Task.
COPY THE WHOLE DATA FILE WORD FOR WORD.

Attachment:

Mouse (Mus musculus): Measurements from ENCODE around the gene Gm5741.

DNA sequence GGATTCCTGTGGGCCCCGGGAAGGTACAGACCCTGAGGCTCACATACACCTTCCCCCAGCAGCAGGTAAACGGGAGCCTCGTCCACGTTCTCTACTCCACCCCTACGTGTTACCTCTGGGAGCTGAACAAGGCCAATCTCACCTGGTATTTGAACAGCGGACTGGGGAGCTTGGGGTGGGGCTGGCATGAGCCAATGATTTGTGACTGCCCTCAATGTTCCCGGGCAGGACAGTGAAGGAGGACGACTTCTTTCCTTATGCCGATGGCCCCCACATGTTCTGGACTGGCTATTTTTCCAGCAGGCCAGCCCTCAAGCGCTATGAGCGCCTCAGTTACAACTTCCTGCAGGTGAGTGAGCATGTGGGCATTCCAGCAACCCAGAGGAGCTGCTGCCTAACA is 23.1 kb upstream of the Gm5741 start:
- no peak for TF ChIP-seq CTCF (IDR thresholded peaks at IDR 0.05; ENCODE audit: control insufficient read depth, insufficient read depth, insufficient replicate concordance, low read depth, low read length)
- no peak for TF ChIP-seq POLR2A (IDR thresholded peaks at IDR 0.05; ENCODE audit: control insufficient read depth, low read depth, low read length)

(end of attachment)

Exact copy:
Mouse (Mus musculus): Measurements from ENCODE around the gene Gm5741.

DNA sequence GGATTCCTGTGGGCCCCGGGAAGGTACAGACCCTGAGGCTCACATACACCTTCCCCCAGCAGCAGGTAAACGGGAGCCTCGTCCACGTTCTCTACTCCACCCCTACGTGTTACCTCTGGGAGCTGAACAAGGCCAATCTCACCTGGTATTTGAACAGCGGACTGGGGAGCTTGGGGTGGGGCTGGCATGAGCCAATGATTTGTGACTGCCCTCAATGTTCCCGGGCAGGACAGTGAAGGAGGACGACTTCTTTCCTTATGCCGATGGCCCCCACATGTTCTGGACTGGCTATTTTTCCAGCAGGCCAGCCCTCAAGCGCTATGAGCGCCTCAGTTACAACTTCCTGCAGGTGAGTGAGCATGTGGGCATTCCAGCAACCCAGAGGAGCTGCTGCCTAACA is 23.1 kb upstream of the Gm5741 start:
- no peak for TF ChIP-seq CTCF (IDR thresholded peaks at IDR 0.05; ENCODE audit: control insufficient read depth, insufficient read depth, insufficient replicate concordance, low read depth, low read length)
- no peak for TF ChIP-seq POLR2A (IDR thresholded peaks at IDR 0.05; ENCODE audit: control insufficient read depth, low read depth, low read length)